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GOP ban on ‘critical race theory’ in AZ schools poised to fall 1 vote short
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A Republican bill to ban so-called “critical race theory” does not have enough votes to proceed.
Sen. Paul Boyer, R-Glendale, told the Arizona Mirror he will vote against it if it reaches the Senate floor because he was against a last-minute amendment in the House.
“I’ve told them since last year on the K-12 side that the punishment should be to the district and never the teacher,” Boyer said, referring to fines or loss of certification teachers could potentially face if found in violation.
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The Arizona House of Representatives passed the measure last week by a 31-27 vote after a heated debate during which the bill’s chief sponsor, Rep. Michelle Udall, R-Mesa, said she didn’t think it would be appropriate to explain the motives behind Buffalo shooting in Arizona classrooms.
The latest iteration of this bill — dubbed by critics as the anti-Critical Race Theory bill — is Senate Bill 1412, and it would bar educators from teaching that casts “blame based on race, ethnicity or sex” in all Arizona public schools. That, Udall said, would include instruction on what happened in Buffalo this month, where a white supremacist allegedly targeted and killed Black shoppers in a grocery story.
“If a teacher can’t teach (history) without placing blame or judgment on the basis of race, they shouldn’t be teaching,” she said during the debate.
Teachers who violate that would face discipline from the State Board of Education — including the prospect of losing their certification to teach — and school districts could be fined up to $5,000.
Critical Race Theory is a high-level field of academic study about the ways in which racism has become embedded in various aspects of society — and turn it into a catchall term for various race-related teachings, including instruction on “white privilege” and “anti-racism” curriculum.
There is no evidence that it is being taught in Arizona K-12 schools — or even most college classrooms.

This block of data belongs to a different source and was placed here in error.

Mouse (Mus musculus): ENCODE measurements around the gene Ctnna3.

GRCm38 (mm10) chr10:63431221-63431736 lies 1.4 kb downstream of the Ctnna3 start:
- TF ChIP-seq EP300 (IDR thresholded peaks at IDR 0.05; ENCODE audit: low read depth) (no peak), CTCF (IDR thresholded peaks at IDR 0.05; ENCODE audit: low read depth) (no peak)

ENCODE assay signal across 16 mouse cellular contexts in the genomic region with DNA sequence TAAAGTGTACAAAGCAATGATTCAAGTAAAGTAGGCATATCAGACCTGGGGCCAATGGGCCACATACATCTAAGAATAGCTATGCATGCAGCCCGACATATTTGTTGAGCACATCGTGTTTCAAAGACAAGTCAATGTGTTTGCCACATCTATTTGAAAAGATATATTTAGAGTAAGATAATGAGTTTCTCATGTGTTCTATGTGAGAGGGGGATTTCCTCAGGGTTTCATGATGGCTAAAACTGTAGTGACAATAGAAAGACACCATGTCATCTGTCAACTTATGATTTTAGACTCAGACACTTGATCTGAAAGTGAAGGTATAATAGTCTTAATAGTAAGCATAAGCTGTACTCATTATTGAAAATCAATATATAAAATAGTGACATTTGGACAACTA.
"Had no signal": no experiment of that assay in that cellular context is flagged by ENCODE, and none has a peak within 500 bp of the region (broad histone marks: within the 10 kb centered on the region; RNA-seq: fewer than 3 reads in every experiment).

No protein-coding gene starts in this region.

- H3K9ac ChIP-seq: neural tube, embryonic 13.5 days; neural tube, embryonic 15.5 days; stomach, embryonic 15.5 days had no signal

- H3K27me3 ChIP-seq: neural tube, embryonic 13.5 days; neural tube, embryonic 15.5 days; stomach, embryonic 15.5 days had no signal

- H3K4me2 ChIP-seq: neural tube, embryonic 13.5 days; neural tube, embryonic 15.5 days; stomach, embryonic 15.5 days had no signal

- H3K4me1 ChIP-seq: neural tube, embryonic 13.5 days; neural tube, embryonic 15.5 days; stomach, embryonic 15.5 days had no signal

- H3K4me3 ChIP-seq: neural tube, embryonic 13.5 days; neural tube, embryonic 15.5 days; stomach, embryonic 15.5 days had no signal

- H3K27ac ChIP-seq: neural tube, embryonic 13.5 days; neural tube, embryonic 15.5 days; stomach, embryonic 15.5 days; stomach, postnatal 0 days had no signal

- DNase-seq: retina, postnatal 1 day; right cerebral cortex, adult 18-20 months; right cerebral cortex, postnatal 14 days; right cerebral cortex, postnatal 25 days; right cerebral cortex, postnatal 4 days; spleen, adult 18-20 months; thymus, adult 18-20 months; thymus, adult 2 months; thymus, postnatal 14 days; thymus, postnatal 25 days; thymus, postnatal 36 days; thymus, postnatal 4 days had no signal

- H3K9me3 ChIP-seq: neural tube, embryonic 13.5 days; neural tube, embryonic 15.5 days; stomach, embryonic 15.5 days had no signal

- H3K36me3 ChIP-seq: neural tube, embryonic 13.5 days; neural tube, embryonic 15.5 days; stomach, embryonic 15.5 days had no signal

A similar law was approved last year as part of the budget, but the Arizona Supreme Court ruled it and many other provisions were unconstitutionally shoehorned into the annual spending plan in order to get the necessary votes from 16 Republican senators and 31 GOP representatives.
Given lawmakers would not be able to pass it the same way this year, it’s all but certain that the bill will fail without Boyer’s support, as Republicans in each legislative chamber hold the majority by only a single vote.
Boyer’s opposition has doomed many other bills this year, and he said most of them fail on the floor because his GOP colleagues don’t check to see if they have enough votes.
“Nobody counts around here,” he said.
The numbers seem to bear that out, as an inordinate number of bills have died on the Senate floor this year. So far, 39 bills have been rejected in votes of the full Senate, the most since 41 bills died on the floor in 2006. The current record is 66 in 1998.
Kim Quintero, a spokeswoman for the Senate Republicans, said Senate President Karen Fann won’t put bills up until she knows that it has the votes, and said she believed the 16 needed votes existed when she put the 39 failed bills up for a vote.
“I believe she was under the impression she had the votes, then those bills ended up not playing out,” she told the Mirror.
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